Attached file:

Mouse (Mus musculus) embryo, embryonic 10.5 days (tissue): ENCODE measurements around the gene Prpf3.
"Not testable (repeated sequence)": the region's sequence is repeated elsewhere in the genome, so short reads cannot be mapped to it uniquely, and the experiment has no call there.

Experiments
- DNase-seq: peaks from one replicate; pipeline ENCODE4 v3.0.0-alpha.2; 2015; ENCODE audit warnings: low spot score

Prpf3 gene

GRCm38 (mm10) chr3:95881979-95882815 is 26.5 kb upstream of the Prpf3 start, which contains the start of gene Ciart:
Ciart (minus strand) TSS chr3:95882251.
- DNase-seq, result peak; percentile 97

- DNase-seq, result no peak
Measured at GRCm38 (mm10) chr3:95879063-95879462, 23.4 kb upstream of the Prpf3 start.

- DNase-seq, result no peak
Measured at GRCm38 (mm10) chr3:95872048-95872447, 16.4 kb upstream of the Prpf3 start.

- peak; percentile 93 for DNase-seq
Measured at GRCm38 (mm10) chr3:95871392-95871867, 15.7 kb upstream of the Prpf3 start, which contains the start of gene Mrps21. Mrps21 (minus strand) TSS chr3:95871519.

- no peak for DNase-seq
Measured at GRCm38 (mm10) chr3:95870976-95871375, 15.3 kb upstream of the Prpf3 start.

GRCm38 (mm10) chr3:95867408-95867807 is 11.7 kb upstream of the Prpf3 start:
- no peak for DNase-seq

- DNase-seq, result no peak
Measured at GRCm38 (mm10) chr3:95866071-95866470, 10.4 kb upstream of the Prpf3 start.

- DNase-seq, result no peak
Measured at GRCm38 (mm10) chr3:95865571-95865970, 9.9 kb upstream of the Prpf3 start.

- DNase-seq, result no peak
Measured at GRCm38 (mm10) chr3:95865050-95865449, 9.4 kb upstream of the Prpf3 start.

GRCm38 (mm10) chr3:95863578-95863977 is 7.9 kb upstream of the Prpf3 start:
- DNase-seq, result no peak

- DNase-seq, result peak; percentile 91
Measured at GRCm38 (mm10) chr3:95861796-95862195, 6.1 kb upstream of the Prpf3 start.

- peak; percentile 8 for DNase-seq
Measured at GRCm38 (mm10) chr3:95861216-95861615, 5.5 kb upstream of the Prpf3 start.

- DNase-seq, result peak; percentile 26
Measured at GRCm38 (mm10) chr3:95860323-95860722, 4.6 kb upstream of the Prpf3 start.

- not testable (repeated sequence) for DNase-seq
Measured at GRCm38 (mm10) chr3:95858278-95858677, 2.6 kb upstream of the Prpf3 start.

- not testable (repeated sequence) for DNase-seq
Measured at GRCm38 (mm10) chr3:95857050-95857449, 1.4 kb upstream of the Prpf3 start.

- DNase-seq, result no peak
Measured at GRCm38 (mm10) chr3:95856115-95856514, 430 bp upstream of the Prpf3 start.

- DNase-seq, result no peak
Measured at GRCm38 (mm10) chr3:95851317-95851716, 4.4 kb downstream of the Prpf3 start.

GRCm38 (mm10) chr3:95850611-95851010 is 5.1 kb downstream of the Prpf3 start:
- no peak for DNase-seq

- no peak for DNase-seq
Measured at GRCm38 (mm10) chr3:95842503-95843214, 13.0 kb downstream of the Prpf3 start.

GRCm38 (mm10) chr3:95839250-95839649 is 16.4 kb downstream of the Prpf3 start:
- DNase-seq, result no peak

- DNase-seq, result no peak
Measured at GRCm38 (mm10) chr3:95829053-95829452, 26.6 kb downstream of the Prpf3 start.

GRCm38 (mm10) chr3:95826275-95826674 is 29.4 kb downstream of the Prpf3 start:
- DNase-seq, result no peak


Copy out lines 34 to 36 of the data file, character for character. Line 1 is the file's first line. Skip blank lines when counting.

Measured at GRCm38 (mm10) chr3:95858278-95858677, 2.6 kb upstream of the Prpf3 start.

- not testable (repeated sequence) for DNase-seq
Measured at GRCm38 (mm10) chr3:95857050-95857449, 1.4 kb upstream of the Prpf3 start.